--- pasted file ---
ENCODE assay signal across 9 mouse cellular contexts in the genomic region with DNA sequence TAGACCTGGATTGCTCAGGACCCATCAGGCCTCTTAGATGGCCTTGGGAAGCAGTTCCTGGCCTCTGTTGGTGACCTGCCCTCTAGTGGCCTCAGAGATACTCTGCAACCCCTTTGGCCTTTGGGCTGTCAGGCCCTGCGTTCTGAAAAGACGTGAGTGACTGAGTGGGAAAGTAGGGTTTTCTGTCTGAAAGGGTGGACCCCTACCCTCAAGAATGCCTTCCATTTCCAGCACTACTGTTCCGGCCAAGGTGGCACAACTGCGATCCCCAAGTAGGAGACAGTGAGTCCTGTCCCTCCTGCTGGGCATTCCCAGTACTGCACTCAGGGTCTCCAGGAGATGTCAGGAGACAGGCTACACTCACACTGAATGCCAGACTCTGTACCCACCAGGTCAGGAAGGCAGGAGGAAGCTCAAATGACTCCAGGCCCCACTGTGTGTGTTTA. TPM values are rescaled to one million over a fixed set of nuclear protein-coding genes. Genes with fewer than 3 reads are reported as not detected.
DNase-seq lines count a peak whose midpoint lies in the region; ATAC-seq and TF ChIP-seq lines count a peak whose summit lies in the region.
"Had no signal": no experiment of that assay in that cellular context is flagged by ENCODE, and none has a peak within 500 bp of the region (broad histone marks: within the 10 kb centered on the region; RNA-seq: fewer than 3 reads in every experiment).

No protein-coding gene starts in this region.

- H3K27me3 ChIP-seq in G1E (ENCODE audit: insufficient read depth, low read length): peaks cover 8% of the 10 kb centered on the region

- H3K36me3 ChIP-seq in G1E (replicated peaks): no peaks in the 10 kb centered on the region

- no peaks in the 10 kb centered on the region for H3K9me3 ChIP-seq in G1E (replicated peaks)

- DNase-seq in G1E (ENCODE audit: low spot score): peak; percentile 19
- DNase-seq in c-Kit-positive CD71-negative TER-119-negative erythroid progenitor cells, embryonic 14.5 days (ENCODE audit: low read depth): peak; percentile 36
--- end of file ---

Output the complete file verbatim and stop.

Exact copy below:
ENCODE assay signal across 9 mouse cellular contexts in the genomic region with DNA sequence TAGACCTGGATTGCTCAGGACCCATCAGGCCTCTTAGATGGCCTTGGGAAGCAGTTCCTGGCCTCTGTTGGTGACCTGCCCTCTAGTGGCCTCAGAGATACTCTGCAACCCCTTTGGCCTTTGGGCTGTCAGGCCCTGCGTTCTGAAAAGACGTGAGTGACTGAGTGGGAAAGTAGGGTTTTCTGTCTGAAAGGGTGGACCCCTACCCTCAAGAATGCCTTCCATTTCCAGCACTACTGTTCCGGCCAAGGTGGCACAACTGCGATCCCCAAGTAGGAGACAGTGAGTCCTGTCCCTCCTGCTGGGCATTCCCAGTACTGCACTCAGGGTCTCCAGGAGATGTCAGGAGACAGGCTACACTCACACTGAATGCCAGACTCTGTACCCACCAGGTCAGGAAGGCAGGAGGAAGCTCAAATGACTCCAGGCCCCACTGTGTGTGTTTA. TPM values are rescaled to one million over a fixed set of nuclear protein-coding genes. Genes with fewer than 3 reads are reported as not detected.
DNase-seq lines count a peak whose midpoint lies in the region; ATAC-seq and TF ChIP-seq lines count a peak whose summit lies in the region.
"Had no signal": no experiment of that assay in that cellular context is flagged by ENCODE, and none has a peak within 500 bp of the region (broad histone marks: within the 10 kb centered on the region; RNA-seq: fewer than 3 reads in every experiment).

No protein-coding gene starts in this region.

- H3K27me3 ChIP-seq in G1E (ENCODE audit: insufficient read depth, low read length): peaks cover 8% of the 10 kb centered on the region

- H3K36me3 ChIP-seq in G1E (replicated peaks): no peaks in the 10 kb centered on the region

- no peaks in the 10 kb centered on the region for H3K9me3 ChIP-seq in G1E (replicated peaks)

- DNase-seq in G1E (ENCODE audit: low spot score): peak; percentile 19
- DNase-seq in c-Kit-positive CD71-negative TER-119-negative erythroid progenitor cells, embryonic 14.5 days (ENCODE audit: low read depth): peak; percentile 36